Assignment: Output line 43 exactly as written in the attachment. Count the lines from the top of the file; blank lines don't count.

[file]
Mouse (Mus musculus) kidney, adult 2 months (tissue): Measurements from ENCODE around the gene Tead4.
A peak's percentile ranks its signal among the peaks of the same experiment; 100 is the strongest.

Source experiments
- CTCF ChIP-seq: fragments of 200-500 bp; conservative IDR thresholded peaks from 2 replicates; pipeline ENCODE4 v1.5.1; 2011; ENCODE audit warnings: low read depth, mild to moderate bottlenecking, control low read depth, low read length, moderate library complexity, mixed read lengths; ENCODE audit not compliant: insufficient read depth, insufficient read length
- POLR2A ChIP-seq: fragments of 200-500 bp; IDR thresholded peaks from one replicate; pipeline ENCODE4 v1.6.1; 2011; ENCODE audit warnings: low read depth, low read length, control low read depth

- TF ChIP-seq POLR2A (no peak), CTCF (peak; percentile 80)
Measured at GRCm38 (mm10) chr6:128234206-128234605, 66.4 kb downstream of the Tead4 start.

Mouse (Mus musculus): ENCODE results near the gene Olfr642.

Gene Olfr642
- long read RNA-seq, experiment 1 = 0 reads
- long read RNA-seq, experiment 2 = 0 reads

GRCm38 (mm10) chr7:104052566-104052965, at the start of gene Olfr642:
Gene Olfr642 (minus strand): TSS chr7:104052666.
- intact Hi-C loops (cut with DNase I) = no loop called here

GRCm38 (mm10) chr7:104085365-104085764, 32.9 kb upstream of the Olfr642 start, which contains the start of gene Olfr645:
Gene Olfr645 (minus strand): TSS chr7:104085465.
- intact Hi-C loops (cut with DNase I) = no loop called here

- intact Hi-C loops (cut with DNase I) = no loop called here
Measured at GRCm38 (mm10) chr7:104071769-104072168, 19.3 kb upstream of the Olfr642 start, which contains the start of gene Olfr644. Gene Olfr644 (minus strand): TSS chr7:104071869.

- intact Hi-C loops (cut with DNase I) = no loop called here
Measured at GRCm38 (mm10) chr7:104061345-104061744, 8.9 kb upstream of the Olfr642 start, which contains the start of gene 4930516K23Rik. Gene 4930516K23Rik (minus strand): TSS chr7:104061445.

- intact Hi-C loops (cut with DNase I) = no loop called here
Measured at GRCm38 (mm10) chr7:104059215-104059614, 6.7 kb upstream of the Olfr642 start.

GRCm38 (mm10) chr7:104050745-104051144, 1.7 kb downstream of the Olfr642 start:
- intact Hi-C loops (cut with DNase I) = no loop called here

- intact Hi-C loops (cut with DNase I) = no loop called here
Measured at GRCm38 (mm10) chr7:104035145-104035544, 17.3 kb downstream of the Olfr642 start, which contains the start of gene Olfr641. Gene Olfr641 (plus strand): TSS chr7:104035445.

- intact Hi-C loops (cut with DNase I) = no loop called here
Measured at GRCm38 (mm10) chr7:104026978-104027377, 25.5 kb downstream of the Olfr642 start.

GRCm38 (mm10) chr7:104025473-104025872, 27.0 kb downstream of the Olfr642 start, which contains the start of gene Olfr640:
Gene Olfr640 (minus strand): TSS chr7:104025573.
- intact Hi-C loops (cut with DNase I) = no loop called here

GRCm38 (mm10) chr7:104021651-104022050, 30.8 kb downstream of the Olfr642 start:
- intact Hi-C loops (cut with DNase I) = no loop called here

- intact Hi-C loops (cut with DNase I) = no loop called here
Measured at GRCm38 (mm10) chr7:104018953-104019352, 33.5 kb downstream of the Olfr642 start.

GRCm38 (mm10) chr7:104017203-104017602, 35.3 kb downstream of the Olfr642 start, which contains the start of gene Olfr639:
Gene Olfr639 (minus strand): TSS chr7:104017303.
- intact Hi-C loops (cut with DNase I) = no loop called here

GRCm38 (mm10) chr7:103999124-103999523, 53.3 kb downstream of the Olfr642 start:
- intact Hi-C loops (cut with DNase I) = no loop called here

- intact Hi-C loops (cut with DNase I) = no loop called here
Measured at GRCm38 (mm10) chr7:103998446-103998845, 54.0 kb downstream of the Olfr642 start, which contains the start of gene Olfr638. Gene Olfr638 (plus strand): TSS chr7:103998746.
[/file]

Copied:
Measured at GRCm38 (mm10) chr7:103998446-103998845, 54.0 kb downstream of the Olfr642 start, which contains the start of gene Olfr638. Gene Olfr638 (plus strand): TSS chr7:103998746.